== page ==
By Andrea Stetson
Grass just doesn’t cut it when it comes to holding water and letting it slowly percolate into the aquifers. That’s why officials in Naples are hoping more people will plant rain gardens at their homes.
Recently, a dozen Boy Scouts built a demonstration rain garden, near the community development building for the city of Naples, to show just how beautiful and useful it can be.
“I just wanted to make the bay a little clearer and I thought this would be a good way to do it,” said Brandon Foley, 15, who led the venture as part of his Eagle Scout project. “Rain gardens aren’t just helpful, they are beautiful.”
Rain gardens are landscaping features that are designed to capture stormwater that runs off roofs, sidewalks and driveways. This water carries fertilizers, pesticides, oil, pet waste and more and sends it flowing into natural waters. The rain garden uses native plants and trees to hold the water so it can percolate into the ground. Rock or shell also help to slow the water, giving it time to rid the minerals and other debris.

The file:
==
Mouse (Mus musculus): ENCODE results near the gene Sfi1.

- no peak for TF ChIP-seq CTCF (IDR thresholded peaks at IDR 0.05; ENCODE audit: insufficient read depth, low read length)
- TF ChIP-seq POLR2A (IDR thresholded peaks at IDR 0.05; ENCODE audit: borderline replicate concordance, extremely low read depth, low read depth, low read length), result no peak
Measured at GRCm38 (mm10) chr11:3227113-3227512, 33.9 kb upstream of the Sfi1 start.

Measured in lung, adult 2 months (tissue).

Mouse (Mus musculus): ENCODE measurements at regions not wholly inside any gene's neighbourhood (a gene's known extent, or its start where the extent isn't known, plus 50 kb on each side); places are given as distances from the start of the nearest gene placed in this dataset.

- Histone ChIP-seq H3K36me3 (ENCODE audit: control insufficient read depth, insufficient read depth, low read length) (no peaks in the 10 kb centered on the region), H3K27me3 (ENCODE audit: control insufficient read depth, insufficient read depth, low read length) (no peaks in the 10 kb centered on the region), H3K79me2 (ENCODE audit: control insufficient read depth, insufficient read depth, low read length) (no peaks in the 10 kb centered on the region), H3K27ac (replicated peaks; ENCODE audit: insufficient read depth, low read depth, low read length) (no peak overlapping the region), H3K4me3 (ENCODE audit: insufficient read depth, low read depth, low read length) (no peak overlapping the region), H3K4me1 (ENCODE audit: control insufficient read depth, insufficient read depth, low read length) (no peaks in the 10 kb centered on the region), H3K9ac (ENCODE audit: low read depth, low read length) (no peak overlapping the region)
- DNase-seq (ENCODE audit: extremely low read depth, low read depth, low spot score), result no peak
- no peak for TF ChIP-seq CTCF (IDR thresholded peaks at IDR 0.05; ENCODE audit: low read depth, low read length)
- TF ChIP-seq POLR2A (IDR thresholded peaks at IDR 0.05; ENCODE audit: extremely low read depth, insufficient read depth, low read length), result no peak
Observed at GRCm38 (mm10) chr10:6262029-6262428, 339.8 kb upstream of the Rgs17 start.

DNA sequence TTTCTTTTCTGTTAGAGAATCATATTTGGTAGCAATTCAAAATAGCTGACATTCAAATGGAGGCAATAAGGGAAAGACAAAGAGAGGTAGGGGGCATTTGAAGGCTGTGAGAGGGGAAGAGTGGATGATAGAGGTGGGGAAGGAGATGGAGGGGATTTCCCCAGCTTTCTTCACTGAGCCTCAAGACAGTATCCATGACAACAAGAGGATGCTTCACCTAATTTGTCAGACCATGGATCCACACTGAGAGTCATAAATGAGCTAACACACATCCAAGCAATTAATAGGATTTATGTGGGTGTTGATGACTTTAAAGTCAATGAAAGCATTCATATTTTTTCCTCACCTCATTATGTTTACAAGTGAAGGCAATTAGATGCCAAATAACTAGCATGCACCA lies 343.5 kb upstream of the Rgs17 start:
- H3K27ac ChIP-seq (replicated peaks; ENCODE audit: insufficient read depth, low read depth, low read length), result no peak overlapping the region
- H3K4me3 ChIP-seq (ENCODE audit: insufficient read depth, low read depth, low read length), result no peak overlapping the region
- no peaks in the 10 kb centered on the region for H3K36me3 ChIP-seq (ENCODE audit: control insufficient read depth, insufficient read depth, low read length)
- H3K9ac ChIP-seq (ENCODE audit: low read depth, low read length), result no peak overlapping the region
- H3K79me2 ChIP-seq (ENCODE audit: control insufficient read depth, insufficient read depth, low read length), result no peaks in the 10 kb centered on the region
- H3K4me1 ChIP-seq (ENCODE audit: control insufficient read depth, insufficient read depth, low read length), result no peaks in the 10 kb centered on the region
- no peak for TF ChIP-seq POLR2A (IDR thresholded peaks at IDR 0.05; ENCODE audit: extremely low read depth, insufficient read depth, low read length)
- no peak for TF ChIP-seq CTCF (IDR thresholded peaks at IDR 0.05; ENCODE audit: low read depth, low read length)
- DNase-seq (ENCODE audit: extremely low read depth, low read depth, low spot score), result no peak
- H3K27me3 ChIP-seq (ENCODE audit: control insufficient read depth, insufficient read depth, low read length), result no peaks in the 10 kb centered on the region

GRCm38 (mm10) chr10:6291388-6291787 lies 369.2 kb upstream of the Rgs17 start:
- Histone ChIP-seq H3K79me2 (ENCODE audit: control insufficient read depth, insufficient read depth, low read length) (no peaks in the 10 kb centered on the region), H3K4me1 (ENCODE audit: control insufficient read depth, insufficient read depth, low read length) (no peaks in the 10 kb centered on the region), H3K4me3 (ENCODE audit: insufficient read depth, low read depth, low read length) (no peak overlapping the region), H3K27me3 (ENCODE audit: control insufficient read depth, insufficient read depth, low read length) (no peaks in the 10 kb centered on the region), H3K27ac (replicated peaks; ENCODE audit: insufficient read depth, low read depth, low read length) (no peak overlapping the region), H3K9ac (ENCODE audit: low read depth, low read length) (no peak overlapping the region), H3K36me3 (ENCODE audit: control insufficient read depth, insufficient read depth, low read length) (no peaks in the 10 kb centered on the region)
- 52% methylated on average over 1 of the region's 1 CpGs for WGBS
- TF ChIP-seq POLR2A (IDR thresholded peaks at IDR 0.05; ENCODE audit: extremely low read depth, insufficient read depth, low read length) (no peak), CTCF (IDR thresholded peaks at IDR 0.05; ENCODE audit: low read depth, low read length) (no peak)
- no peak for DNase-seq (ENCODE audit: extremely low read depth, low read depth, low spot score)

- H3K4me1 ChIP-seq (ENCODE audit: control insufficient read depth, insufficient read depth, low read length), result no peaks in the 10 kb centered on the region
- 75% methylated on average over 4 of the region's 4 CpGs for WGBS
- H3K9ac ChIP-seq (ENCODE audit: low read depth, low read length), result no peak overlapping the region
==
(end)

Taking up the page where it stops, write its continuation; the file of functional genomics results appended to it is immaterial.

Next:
“The idea is to get residents all over the county to build rain gardens to capture water before it gets in the system,” said Mike Bauer, natural resources manager for the city. “It is very simple. People can do it in their backyard or front yard and capture water coming off roofs and sidewalks and driveways.”
Bauer said a rain garden can be built for about $200. The main cost is for native plants. The rest is just the work of digging up the grass, planting the greenery and laying down shell or rock.
Brandon’s father, Blair Foley, said his family started building a rain garden at home.
“It’s awesome,” Foley said. “We started a garden in our yard based on his experience here.”
The Boy Scout project will capture water heading into the Gordon River and then the Gulf of Mexico. Bauer said there is a lot of runoff from roads and this will make the rain getting into the waterways cleaner.
What makes a rain garden different from the regular garden is how the native plants hold the water. The shell or rock in the center of the garden helps the water percolate down into the aquifers. The plants take up the nutrients.
Bauer has added an informational sign by the garden with pamphlets on how to build a rain garden.
“It will capture the runoff so very little goes into the river and the water that does get in is cleaner,” Bauer said. “This is a start. This is a demonstration. What we want is for everybody to put in a rain garden.”